Bill TOR THE BEABS.
Fhei Sccni to be Disgruntled at the
Last Turn of the Markets.
ALL CEREALS AT CHICAGO FIRM.
The Tendency Marked Towards a High
er Range of Prices.
i LIVELY DAY ON WALL STREET
Astonishing Bise in the Pi ice or Oregon
ami Nor/hern Pacific
ial Telegram to the Globe.]
Chicago, Jan. 28.--The shorts are un
easy: the longs have become confident.
Thissumm ced the situation about the
wheat hree dayß now there have
been firmc. ■■■■ higher cables. Prices
have been iew York, p.nd actually
a cons'Jc mint quantity of grain has been
taken :•.-. for s.hipmejt. Up to
the middle--. ek the best efforts of
the best grain operators could not keep
the price of wheat up here. The situation
now is such that the best efforts of the
best operators do not avail to keep it
down. There was this morning a
very lir^o volume of trade. There
were some very strong bears t-nll'mg, like
Jones aud 1/ mn. There were, besides,
other very large sales by people who had
bought their grain lower and who were
satisfied with their profits. In this clasp
were the Adamses. The prico of wheat
advanced and closed at 1 o'olock vi<s
above Saturday's figures. It was a mag
nificent day for scalpers. May opened at
98.>-,'•», fell to 97*fc, then advanced steady
and close! at 99j£c, tho tog figure.
"There are very few," said a broker,
''besides local operators in the
market yet. The outsiders have not
become interested. They went
in last December expecting
a January boom. It never came, and
they departed after having dropped their
money. The present bulge is occasioned
altogether by the ohanged attitudes of a
few of the big local traders. Lester, for
instance, has chauged from a seller to a
buyer. The Adamses changed soirle time
ago. There is little prospect for a safe
bull movement, however, until the out
siders come in a3 buyers. The present
soft weather has had some little influence
on prices. This is always considered a
critical period for winter wheat.
The country is," said he,
generally covered with snow
and this is a favorable circumstance. A
thaw, however, at this time of the year,
followed by a freeze would be likely to
cause damage; would at least set afloat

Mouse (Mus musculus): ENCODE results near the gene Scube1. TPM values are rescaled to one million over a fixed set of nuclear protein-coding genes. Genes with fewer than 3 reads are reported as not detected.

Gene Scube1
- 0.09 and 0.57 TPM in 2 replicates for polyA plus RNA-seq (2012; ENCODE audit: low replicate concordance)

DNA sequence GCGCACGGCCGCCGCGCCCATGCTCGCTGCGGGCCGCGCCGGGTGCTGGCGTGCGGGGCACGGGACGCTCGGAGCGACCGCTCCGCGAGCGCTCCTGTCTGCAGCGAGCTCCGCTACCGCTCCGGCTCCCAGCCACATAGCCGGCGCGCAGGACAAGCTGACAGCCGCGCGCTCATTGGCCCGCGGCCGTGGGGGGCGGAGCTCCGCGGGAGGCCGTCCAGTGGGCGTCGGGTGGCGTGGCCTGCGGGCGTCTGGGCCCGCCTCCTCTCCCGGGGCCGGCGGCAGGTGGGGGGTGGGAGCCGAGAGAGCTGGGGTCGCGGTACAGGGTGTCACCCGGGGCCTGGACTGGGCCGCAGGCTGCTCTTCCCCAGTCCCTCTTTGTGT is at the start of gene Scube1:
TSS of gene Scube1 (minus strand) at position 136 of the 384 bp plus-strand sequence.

alarming rumors. Alarming rumors about
the winter wheat would be enough, togeth
-3r with the unsettled state of affairs
ibroad, to put up the price of wheat."
The trading about the corn pit waß
3m?.11. "I do not believe," said one man,
'that 1,000,000 bushels changed hands this
morning. With i-o little trading and good
fair receipts, prices weakened a little."
May corn opened at SSo, fell to 57^0, but
closed at 55%9. Receipts were 481 cars.
Provisions acted like wheat and under
the same influences. Cables were higher
and the demand at New York better.
Brokers reported the oash trade good. May
pork offered at $15.95, dropped to $i 5.85,
and closed at $16.17};,. May lard opened
at $9.22 14 and closed at $9.35. Receipts
of hogs aggregated 17,500. There is little
doubt but packers are bullish and firm in
purpose not to sell exoept at an advance.
It is certain, too, that southern and for
eign buyers are advancing their figures.
Among the gossip current here is a
3tory that Jack Haver! y ia Bhort
500,000 bushels of corn at 58c, through
\ well known New Yorker who is here, but
when at New York spends his evenings
with Haverly at the Fifth Avenue hotel.
Daring the day private cables were contra
dictory, but seemed on the whole stronger.
Ihe Adams crewel, it is conceded, has sold
j vast quantity of long wheat reaching
into the millions of bushels, but the
market absorbed it easily and advanced.
The market was a little de2d on call, but
an the whole strong- Provisions -reached
i good d jal higher. May pork closed at
$16,27},, May lard $4 52>£. Wheat and
corn, however, did not hold out. May
wheat stopped at 99}^'@99i^o. May
lorn at 58V£a. Big traders
were not in market on a great scale. Poole,
Kent & Co. were selling wheat. So was
McGeoch. Swartz & Dapee, Robert War
ren, Lindblom, Comstock & Baldwin were
juyers but not in large blocks. The mar
mot appears to even up. The course to
norrow will depend apparently upon the
veather and cables.
Receipts of cattle and hogs were about
!,000 more than for the corresponding day
ast week. Ths market was slow and
)rioes [email protected] lower than last week in
nedir.ui to fair fat cattle, [email protected] lower in
lommon and half fat cattle, w«ak and
ending lower in batchers'
itock. which is in heavy
'upply, fully 40 per cent, of the arrivals
>eing canning arid butchers' stock. The
general market was dull and weak, and
folly 10 per cent, lower than on Saturday.
Buyers instead of skirmishing about the
paras as they did last Monday, were loiter
sg about tho exchange building, quite in
liffereci as to what pas going on about.
Hogs are about the same as a week ago.
rrade and prices are dull and lower, in
nany oases 10 par cent, below the current
prices of Saturday, and from 20 to 30 per
sent, lower than the highest of Friday last.
Che greatest decline is on ali sorts of light
md mixed packers, yet a good lot of Phil
idelphias sold this morning at $6.55
;hat on Friday would have brought $6 80
Light that sold [email protected] on Friday
sold at f [email protected] to-day, and assorted